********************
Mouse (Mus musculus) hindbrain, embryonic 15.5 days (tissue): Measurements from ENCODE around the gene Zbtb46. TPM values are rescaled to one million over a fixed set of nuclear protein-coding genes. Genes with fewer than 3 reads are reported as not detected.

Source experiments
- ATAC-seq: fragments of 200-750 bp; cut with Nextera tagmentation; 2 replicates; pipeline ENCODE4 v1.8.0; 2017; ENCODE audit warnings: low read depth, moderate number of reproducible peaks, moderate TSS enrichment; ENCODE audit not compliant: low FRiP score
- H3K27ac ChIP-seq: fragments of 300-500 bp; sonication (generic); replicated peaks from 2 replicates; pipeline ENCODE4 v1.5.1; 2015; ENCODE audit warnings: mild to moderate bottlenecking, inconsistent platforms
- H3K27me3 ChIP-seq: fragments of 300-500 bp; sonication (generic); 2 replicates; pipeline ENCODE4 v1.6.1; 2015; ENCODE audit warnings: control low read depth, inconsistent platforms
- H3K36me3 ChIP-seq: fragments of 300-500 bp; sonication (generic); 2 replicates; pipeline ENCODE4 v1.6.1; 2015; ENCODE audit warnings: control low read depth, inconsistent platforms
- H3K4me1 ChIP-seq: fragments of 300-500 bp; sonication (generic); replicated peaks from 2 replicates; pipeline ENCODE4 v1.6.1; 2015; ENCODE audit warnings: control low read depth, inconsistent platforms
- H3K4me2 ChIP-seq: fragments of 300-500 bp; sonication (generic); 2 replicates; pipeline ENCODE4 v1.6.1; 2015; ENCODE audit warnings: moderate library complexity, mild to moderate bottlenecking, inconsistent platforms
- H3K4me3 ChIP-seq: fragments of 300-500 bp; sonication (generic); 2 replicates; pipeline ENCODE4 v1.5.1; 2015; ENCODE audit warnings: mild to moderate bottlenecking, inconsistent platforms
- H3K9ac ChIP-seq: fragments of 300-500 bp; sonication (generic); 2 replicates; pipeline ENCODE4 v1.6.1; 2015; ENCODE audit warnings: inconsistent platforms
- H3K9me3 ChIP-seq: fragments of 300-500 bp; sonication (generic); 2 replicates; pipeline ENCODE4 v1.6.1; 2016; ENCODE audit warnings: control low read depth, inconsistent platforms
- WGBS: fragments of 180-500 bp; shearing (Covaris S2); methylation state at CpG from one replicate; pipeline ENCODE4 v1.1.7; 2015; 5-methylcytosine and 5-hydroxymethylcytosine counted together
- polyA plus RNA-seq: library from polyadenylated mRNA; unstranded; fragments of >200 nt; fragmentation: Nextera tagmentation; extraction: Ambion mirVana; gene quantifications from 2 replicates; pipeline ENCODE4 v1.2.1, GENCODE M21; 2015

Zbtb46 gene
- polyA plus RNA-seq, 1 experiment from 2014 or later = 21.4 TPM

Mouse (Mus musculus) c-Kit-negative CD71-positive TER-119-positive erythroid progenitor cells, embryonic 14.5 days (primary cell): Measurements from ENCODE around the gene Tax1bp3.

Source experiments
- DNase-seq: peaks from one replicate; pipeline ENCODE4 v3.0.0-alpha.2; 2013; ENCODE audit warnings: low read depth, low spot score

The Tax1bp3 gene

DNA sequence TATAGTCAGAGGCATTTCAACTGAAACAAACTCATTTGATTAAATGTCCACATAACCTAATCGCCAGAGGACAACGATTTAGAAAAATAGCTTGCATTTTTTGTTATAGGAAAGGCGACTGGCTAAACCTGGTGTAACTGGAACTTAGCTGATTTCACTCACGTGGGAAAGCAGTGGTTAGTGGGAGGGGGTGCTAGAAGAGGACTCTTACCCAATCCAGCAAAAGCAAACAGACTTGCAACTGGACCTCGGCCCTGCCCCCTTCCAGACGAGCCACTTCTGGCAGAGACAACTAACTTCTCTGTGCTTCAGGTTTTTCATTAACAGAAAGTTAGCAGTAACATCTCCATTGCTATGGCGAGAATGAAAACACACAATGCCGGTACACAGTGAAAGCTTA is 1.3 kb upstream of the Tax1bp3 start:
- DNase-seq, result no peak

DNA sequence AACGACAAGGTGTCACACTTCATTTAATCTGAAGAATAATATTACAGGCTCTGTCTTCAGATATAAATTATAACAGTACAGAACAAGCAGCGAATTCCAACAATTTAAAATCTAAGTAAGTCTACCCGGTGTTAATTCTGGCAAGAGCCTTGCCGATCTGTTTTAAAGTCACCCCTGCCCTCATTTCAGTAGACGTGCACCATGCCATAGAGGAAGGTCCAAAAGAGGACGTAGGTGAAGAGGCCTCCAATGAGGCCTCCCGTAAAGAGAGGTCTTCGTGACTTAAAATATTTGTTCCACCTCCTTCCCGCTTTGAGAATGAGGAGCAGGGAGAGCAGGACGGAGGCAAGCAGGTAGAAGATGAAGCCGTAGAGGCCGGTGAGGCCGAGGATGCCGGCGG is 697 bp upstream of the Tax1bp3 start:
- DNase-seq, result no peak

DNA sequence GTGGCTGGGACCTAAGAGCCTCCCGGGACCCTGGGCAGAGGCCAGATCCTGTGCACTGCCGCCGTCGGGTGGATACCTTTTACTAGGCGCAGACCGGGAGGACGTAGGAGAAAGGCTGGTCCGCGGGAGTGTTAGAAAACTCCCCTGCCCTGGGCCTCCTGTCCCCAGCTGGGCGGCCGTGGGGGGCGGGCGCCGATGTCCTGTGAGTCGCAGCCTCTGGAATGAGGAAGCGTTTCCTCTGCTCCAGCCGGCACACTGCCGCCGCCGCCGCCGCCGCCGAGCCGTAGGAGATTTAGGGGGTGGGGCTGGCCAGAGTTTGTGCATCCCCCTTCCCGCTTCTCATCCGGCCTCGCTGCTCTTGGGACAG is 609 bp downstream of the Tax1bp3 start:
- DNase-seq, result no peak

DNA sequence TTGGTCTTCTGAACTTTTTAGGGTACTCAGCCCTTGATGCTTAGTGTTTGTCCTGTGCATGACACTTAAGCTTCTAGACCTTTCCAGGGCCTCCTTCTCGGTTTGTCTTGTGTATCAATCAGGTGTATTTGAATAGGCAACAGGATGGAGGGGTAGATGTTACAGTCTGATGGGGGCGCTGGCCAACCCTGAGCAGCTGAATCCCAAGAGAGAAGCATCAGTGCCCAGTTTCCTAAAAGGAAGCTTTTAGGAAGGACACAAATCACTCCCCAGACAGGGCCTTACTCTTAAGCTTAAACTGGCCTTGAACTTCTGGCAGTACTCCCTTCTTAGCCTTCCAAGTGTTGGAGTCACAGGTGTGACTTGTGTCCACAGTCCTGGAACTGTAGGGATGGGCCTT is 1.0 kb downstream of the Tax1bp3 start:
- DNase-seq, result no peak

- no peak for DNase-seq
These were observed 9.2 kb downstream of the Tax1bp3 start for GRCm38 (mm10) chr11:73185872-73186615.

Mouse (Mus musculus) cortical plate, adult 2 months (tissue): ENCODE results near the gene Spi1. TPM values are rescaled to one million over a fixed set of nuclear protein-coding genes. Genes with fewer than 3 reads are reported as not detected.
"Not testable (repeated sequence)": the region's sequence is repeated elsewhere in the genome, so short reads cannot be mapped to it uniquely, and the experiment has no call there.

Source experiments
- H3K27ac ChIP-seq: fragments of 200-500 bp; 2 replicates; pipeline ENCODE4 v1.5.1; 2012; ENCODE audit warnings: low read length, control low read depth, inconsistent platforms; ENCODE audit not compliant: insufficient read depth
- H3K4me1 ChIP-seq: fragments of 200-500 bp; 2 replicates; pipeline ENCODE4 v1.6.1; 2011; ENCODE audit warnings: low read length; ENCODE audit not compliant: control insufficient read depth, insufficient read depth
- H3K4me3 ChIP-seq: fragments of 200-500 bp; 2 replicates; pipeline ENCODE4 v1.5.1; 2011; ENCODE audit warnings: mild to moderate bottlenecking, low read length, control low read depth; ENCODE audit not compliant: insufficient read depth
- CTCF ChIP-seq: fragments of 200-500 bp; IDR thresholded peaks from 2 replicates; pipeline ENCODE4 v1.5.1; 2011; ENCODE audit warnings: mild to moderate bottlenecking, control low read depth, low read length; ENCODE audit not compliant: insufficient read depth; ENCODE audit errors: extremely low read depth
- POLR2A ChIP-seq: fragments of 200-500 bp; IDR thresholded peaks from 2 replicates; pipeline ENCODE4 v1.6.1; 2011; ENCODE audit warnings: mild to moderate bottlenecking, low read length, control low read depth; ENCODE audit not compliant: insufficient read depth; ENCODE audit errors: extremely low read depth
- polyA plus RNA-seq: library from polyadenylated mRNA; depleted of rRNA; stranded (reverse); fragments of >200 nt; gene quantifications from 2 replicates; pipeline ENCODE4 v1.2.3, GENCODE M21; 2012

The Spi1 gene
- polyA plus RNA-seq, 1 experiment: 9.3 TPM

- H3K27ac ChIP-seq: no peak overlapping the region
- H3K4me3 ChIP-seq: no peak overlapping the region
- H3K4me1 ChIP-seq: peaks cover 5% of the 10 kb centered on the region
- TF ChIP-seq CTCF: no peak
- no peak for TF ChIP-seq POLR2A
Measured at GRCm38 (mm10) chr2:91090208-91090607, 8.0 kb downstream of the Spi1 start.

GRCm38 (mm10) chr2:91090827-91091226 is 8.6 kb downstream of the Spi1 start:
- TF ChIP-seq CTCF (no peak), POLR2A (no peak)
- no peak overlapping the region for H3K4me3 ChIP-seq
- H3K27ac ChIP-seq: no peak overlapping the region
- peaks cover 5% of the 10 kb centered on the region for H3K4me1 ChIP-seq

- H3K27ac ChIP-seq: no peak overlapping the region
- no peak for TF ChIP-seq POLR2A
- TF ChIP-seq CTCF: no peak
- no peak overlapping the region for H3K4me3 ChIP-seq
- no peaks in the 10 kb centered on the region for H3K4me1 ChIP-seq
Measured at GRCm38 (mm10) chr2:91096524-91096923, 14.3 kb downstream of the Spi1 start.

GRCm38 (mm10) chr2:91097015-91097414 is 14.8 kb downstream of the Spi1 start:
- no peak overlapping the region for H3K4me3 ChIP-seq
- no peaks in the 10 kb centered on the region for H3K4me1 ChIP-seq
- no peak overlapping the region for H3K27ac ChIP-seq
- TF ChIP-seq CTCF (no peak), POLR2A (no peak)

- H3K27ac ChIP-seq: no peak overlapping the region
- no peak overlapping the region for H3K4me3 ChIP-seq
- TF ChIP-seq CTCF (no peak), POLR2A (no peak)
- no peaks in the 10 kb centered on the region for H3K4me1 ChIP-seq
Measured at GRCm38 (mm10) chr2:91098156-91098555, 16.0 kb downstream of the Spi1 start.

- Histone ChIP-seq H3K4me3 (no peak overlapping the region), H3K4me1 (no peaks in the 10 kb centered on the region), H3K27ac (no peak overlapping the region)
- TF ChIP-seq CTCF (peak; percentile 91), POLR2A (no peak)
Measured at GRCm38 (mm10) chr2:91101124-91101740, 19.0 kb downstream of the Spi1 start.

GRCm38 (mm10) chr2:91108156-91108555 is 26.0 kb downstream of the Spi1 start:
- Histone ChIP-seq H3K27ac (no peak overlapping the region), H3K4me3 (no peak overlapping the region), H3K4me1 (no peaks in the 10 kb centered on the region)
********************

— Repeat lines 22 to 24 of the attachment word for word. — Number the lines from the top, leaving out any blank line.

DNA sequence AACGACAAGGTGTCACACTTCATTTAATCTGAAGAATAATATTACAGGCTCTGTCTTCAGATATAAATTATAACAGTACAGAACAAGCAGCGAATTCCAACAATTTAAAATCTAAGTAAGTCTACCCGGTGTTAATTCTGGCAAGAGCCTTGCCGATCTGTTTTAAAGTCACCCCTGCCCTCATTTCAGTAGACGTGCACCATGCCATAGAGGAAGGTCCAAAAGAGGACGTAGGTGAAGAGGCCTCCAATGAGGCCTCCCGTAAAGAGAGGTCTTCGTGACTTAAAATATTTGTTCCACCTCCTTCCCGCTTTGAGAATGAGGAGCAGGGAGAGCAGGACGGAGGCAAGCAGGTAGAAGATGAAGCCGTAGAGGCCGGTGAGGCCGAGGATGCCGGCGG is 697 bp upstream of the Tax1bp3 start:
- DNase-seq, result no peak

DNA sequence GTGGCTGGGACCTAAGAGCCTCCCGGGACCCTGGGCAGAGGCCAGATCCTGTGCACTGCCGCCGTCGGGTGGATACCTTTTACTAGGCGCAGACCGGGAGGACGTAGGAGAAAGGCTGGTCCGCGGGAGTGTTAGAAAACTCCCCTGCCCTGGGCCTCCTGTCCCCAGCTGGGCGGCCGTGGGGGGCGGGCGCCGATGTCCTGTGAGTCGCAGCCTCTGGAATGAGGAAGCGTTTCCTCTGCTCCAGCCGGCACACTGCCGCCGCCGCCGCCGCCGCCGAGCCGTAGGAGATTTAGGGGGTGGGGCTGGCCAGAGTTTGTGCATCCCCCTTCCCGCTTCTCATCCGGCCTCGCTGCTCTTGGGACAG is 609 bp downstream of the Tax1bp3 start: